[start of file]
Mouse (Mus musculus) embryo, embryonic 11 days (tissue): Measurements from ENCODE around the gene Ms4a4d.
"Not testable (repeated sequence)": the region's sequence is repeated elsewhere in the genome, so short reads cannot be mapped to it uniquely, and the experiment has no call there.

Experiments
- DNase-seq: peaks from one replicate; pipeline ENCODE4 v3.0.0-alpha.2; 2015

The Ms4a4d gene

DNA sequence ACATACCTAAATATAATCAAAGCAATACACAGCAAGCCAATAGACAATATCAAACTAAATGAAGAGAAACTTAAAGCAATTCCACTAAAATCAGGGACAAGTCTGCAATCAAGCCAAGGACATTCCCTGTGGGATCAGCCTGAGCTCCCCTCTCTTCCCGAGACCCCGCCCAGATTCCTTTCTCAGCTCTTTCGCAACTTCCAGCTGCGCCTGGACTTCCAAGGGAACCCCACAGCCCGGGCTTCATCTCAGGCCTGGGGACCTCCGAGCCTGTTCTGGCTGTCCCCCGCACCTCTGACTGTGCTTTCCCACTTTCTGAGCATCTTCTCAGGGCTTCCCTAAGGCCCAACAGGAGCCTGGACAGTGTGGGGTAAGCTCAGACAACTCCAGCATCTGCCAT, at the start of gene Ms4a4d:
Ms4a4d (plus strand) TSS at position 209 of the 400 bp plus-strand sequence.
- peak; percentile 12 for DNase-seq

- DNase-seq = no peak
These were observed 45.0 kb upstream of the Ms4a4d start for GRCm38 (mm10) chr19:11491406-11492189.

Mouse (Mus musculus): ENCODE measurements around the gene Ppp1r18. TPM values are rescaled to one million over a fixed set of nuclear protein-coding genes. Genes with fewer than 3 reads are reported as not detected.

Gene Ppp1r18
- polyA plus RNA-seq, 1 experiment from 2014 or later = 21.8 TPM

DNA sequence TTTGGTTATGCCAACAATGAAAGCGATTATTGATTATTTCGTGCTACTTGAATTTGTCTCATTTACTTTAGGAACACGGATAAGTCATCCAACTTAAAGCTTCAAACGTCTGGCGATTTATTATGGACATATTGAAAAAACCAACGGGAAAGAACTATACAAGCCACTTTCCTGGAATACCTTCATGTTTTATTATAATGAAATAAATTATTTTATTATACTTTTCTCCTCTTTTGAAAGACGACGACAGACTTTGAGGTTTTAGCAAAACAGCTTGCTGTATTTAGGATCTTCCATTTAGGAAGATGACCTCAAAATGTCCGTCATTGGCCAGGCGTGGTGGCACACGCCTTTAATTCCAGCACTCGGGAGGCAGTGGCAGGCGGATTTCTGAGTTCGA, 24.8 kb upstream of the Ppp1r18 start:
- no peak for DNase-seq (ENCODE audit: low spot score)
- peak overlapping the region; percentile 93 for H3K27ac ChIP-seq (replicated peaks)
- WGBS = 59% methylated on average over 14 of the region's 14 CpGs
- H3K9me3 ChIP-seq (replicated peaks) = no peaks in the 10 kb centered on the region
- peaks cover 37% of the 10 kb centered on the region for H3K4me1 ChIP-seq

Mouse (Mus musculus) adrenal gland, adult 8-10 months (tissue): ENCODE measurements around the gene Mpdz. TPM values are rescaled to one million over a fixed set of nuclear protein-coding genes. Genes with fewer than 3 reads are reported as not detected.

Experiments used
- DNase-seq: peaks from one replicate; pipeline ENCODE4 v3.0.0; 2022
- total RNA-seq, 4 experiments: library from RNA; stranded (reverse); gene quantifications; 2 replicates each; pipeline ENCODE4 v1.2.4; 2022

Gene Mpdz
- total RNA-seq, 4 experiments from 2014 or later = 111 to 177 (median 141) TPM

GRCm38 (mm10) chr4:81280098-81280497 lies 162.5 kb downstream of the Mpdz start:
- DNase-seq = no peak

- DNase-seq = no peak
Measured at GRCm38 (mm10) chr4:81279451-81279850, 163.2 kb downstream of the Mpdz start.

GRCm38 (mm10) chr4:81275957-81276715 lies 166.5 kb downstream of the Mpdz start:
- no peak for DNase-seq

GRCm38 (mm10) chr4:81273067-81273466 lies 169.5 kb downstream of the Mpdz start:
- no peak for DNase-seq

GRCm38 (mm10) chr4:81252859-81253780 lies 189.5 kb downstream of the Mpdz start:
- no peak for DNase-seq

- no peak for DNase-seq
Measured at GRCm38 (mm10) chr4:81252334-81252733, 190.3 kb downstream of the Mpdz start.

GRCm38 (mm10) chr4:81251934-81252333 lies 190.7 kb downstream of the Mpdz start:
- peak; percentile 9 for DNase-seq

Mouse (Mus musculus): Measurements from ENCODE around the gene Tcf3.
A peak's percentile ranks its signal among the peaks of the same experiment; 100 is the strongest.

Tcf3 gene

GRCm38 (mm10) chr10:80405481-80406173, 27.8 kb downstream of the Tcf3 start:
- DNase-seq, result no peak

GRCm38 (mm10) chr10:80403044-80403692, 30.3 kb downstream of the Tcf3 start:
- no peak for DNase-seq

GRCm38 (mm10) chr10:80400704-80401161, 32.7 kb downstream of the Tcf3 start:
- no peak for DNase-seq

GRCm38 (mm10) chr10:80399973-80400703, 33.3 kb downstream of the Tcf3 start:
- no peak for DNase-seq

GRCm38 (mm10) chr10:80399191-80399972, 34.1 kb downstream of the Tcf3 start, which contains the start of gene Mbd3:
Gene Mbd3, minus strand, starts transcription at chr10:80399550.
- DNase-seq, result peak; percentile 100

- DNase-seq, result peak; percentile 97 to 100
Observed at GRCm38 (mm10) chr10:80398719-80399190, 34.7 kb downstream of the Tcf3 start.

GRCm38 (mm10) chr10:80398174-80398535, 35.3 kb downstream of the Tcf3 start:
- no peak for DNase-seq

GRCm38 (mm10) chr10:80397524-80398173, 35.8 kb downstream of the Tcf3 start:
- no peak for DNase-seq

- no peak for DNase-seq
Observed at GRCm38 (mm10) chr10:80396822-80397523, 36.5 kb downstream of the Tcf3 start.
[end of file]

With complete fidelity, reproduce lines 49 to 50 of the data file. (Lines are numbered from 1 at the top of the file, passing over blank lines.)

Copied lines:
GRCm38 (mm10) chr10:80399973-80400703, 33.3 kb downstream of the Tcf3 start:
- no peak for DNase-seq